• All generations agree they would be willing to engage with AI more frequently if it would solve problems faster than waiting for a human representative to solve the problem.
  • Around 1 in 4 (26%) identify AI’s ability to help brands problem-solve more quickly, regardless of channel, and identify a solution or trigger action as being beneficial to them in their customer journey.
  • 54% of consumers think AI can help brands keep personal information safer and more secure.

Nash points out, “Consumers want convenience, and AI can help with this, but consumers want it to be right. This is an area where there is a bit of mismatch with the technology versus expectations. Again, having the right data combined with the technology is key.”

Humans Still Needed in the Mix; Transparency Desired

The survey found 77% of consumers believe positive customer experiences still need an element of human touch, and 58% of consumers say they want companies to be clear about when AI is being used.

Consumers rank chatbots as the most ideal use of AI to improve the customer experience, but 70% prefer human interaction over chatbots. Further, consumers have very high expectations of the interactions between humans and AI.

“Again, this is an area where expectation and reality are not aligning. Chatbots are certainly less costly than a human but might not be a better experience. Some of the frustrations people have with chatbots is centered on the lack of domain knowledge to really understand the customer. It might not know all the service parameters and product information, let alone anything too meaningful about the person,” says Nash.

Personalization for Better CX

The use of AI for personalization is a bit more behind the scenes for consumers. According to Nash, there is a level of acceptance from consumers on the use of technology for this purpose, but it is likely not a fact they really think about – until they are disappointed with something like an offer or recommendation. Redpoint relies on the use AI for a few use cases including product recommendations, next-best action (offer or promotion during the journey), and ML-driven segmentation for clustering. Clustering can support highly personalized customer journeys. Says Nash, “All of these use cases help support the ultimate goal of relevance and less friction during a customer’s interaction with a company.”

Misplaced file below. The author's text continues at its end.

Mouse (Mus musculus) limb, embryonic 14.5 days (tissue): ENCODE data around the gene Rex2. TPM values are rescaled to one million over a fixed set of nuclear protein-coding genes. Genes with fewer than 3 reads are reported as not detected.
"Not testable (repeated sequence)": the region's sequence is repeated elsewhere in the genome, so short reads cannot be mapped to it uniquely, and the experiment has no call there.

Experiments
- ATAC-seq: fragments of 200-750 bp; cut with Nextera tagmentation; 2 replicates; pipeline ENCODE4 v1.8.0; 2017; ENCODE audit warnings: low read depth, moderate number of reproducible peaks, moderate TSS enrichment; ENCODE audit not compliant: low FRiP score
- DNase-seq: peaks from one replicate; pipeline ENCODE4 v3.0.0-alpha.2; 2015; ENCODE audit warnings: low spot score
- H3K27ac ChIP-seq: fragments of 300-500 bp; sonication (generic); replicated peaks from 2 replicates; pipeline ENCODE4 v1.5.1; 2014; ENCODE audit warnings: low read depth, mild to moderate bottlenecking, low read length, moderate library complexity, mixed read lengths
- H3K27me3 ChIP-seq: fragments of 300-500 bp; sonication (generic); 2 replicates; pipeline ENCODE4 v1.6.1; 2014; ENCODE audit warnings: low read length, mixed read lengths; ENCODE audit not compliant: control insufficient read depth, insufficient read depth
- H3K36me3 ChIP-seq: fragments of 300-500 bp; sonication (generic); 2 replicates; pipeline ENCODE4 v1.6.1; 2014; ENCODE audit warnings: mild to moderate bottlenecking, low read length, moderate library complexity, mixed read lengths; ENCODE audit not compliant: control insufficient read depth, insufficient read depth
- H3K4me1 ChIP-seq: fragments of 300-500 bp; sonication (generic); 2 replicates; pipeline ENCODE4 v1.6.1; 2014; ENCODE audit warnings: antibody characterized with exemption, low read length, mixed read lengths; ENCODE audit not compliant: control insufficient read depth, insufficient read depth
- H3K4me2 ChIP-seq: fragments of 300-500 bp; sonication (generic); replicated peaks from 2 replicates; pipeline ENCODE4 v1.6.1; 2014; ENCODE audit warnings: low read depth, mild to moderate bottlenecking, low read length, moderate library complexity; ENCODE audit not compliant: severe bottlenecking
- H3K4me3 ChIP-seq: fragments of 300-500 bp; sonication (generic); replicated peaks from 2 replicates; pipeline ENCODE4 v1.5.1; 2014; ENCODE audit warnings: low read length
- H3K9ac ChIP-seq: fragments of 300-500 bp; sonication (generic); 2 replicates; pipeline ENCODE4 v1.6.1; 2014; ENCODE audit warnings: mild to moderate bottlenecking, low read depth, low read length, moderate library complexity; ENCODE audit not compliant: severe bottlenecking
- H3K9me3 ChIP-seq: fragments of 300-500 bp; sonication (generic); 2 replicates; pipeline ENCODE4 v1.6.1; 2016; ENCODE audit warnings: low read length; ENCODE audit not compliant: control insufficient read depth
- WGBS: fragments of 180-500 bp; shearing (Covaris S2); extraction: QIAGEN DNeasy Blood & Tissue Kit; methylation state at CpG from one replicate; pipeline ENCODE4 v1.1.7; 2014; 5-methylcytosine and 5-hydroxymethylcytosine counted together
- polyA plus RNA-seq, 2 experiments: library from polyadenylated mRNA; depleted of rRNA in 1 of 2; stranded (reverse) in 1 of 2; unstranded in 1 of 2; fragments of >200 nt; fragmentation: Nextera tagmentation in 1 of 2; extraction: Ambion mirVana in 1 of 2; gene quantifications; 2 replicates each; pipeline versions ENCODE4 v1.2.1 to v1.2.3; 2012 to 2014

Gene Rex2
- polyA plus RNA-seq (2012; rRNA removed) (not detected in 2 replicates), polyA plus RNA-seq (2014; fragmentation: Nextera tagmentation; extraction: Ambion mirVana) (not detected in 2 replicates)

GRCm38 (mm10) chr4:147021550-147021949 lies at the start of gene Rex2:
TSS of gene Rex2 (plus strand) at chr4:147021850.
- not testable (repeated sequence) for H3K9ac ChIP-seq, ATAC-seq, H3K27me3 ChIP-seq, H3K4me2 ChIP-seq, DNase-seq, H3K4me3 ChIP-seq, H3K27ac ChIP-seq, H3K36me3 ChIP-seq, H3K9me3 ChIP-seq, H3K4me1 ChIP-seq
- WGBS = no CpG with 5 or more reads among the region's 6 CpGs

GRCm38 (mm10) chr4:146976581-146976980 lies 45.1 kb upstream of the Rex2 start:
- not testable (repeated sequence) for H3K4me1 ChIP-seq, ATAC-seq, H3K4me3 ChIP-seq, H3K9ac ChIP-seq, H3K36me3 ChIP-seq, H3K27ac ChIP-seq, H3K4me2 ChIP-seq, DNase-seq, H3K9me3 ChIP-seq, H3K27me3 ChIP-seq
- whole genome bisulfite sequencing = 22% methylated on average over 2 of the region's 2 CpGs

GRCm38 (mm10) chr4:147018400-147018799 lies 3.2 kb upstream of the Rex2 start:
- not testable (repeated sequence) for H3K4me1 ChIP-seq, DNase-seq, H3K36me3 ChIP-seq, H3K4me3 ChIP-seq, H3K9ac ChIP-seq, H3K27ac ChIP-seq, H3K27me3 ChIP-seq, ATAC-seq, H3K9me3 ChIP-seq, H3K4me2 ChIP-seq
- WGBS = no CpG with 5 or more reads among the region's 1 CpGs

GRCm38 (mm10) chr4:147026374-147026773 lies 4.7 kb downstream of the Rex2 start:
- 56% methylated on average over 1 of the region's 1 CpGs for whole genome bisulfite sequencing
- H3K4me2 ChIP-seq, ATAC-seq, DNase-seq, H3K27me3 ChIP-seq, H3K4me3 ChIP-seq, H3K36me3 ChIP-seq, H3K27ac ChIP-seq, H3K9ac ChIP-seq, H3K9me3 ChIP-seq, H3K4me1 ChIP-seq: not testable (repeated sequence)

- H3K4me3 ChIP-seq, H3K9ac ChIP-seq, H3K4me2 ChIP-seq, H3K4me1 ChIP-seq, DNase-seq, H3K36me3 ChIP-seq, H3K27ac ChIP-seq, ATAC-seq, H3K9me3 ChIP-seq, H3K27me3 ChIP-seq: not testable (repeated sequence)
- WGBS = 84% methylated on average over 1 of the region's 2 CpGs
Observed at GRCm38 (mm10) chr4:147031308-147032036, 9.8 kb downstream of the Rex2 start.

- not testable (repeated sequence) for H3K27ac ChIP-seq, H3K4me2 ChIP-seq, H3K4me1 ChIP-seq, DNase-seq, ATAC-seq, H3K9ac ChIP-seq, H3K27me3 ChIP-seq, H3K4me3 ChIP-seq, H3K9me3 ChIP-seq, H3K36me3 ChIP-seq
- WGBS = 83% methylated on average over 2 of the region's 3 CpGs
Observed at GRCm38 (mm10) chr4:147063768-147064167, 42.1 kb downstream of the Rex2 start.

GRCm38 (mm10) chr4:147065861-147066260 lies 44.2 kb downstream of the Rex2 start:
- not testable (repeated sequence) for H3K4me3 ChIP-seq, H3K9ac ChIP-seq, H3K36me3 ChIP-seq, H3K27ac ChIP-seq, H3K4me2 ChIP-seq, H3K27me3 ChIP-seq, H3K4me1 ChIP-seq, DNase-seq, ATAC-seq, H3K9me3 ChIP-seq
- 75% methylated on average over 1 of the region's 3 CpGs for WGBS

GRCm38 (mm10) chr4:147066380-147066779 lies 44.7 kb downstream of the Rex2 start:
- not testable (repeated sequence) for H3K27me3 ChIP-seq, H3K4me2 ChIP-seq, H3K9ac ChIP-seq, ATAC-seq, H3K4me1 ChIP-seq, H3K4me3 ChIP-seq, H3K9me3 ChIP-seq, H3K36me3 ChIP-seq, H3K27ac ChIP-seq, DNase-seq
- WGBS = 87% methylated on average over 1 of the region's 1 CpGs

Author Information

As a detail-oriented researcher, Sherril is expert at discovering, gathering and compiling industry and market data to create clear, actionable market and competitive intelligence. With deep experience in market analysis and segmentation she is a consummate collaborator with strong communication skills adept at supporting and forming relationships with cross-functional teams in all levels of organizations.

She brings more than 20 years of experience in technology research and marketing; prior to her current role, she was a Research Analyst at Omdia, authoring market and ecosystem reports on Artificial Intelligence, Robotics, and User Interface technologies. Sherril was previously Manager of Market Research at Intrado Life and Safety, providing competitive analysis and intelligence, business development support, and analyst relations.

Sherril holds a Master of Business Administration in Marketing from University of Colorado, Boulder and a Bachelor of Arts in Psychology from Rutgers University.